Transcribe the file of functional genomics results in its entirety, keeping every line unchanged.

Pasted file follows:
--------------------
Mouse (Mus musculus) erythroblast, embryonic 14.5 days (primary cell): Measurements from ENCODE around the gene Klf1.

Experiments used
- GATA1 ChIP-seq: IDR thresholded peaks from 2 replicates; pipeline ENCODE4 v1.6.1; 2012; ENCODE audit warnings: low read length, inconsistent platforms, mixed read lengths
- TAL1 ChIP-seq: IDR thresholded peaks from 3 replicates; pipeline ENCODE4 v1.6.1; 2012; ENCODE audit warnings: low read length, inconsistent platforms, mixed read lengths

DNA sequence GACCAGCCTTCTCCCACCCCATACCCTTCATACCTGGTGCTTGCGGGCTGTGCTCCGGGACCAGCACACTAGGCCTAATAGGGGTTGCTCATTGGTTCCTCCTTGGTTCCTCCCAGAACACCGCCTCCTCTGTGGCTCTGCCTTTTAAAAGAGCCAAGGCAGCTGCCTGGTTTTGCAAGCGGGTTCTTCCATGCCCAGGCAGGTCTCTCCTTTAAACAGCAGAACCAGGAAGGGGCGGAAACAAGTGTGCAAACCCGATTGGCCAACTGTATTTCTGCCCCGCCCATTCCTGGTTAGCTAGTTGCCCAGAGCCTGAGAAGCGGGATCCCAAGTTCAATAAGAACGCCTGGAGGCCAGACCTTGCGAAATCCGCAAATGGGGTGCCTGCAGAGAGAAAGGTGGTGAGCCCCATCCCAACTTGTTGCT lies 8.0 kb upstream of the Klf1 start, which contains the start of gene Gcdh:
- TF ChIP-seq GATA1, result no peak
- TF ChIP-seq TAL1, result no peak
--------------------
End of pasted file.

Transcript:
Mouse (Mus musculus) erythroblast, embryonic 14.5 days (primary cell): Measurements from ENCODE around the gene Klf1.

Experiments used
- GATA1 ChIP-seq: IDR thresholded peaks from 2 replicates; pipeline ENCODE4 v1.6.1; 2012; ENCODE audit warnings: low read length, inconsistent platforms, mixed read lengths
- TAL1 ChIP-seq: IDR thresholded peaks from 3 replicates; pipeline ENCODE4 v1.6.1; 2012; ENCODE audit warnings: low read length, inconsistent platforms, mixed read lengths

DNA sequence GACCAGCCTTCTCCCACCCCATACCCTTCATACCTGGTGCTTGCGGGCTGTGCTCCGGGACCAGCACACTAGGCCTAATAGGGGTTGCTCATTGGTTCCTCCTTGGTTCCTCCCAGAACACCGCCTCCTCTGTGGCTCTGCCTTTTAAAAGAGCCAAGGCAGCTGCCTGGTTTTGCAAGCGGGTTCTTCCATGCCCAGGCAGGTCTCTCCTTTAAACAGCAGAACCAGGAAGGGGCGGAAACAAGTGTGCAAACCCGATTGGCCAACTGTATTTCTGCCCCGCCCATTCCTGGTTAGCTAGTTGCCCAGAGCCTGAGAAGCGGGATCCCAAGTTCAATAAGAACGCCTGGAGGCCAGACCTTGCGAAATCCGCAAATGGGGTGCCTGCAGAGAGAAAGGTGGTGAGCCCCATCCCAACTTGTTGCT lies 8.0 kb upstream of the Klf1 start, which contains the start of gene Gcdh:
- TF ChIP-seq GATA1, result no peak
- TF ChIP-seq TAL1, result no peak